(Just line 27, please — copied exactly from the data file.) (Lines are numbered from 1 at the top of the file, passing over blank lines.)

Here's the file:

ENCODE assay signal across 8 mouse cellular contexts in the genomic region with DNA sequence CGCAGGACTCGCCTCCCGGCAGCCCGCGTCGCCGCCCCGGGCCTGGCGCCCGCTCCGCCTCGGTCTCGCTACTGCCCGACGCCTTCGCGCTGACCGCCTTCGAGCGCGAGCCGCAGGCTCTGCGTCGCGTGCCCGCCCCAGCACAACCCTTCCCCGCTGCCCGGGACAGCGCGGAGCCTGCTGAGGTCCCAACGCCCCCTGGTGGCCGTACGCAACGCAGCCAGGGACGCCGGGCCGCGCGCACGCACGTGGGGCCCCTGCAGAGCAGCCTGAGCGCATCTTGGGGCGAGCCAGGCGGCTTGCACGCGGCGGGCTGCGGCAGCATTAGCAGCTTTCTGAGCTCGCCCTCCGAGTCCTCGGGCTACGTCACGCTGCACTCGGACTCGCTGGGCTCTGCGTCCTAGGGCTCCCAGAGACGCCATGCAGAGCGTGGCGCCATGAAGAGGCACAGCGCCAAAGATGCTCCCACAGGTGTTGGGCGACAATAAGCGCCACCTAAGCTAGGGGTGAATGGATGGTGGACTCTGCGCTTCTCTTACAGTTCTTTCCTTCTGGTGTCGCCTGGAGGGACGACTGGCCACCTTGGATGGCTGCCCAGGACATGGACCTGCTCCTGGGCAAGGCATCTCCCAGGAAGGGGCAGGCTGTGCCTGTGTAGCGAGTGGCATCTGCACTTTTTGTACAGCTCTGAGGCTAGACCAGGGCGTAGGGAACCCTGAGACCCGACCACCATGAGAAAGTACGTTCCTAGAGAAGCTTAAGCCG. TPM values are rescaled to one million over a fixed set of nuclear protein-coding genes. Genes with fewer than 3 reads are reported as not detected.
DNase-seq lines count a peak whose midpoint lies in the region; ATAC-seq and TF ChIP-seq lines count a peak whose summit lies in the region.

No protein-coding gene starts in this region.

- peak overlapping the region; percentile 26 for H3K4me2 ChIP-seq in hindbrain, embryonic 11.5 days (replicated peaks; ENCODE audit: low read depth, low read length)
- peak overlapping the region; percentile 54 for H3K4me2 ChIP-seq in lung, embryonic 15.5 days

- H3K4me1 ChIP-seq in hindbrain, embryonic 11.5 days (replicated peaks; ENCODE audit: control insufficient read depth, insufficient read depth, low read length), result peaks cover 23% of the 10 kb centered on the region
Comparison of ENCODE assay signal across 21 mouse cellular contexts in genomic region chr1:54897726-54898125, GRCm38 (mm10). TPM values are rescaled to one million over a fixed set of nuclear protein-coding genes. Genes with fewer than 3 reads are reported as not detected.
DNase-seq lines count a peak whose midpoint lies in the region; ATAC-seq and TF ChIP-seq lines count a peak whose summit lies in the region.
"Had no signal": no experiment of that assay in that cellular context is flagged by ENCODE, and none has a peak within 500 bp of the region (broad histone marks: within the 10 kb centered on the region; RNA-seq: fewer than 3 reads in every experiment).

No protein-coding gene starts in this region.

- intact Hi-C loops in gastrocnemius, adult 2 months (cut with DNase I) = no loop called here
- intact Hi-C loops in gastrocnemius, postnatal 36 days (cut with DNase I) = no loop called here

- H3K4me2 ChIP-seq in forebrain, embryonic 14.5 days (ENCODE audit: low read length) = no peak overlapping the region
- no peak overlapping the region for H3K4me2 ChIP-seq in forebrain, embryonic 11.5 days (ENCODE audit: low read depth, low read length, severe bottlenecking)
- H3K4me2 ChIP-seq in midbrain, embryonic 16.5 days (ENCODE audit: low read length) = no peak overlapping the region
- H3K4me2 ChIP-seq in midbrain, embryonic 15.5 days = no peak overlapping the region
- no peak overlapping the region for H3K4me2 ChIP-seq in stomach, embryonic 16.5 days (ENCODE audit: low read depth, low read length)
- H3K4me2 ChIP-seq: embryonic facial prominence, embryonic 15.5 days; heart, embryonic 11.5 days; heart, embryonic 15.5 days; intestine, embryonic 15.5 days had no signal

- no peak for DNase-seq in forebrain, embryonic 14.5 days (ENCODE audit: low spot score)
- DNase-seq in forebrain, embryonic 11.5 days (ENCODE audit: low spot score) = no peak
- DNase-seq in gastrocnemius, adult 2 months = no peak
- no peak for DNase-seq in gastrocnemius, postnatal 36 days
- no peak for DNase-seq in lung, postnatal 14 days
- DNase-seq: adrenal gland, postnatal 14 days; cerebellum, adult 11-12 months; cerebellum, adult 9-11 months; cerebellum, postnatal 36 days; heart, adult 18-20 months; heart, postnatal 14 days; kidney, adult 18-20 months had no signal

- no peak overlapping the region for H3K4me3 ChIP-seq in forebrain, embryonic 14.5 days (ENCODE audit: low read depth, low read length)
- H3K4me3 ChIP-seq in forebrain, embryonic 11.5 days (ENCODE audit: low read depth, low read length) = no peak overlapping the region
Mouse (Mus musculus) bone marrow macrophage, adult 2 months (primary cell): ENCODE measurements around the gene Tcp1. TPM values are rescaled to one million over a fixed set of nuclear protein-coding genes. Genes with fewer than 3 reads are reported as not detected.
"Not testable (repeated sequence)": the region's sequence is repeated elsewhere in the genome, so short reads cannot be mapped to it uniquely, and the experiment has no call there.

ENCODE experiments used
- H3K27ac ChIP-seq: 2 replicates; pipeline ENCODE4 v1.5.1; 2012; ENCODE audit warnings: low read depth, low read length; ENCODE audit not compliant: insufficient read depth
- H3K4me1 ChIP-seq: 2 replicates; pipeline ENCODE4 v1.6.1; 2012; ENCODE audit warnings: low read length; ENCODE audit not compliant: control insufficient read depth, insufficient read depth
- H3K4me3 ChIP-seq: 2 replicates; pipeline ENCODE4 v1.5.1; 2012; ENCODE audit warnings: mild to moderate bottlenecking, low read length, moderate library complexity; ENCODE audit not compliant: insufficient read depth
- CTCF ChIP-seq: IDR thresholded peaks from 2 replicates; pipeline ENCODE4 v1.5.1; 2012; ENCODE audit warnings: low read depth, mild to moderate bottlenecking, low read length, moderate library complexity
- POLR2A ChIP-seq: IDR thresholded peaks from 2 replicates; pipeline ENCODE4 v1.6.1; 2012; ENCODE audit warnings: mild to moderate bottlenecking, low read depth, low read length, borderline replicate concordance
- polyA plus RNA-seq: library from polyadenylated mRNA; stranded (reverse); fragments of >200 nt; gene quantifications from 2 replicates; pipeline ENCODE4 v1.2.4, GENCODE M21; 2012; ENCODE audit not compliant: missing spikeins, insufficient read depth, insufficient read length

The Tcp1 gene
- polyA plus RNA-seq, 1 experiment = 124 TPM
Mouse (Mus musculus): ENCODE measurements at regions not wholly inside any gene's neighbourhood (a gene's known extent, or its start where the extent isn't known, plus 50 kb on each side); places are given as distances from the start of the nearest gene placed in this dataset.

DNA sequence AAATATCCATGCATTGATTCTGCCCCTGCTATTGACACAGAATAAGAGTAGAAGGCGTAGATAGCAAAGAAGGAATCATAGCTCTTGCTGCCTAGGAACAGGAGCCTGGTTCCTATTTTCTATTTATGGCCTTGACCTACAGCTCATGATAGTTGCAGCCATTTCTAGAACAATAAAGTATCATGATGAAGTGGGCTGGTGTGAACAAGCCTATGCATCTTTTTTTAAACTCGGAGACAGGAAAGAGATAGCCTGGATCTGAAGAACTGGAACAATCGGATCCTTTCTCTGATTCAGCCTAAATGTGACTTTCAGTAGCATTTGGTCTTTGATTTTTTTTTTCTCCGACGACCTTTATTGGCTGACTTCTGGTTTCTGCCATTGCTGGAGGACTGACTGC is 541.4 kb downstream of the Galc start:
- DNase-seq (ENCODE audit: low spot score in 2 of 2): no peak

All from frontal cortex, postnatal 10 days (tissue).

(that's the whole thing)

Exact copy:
Mouse (Mus musculus) bone marrow macrophage, adult 2 months (primary cell): ENCODE measurements around the gene Tcp1. TPM values are rescaled to one million over a fixed set of nuclear protein-coding genes. Genes with fewer than 3 reads are reported as not detected.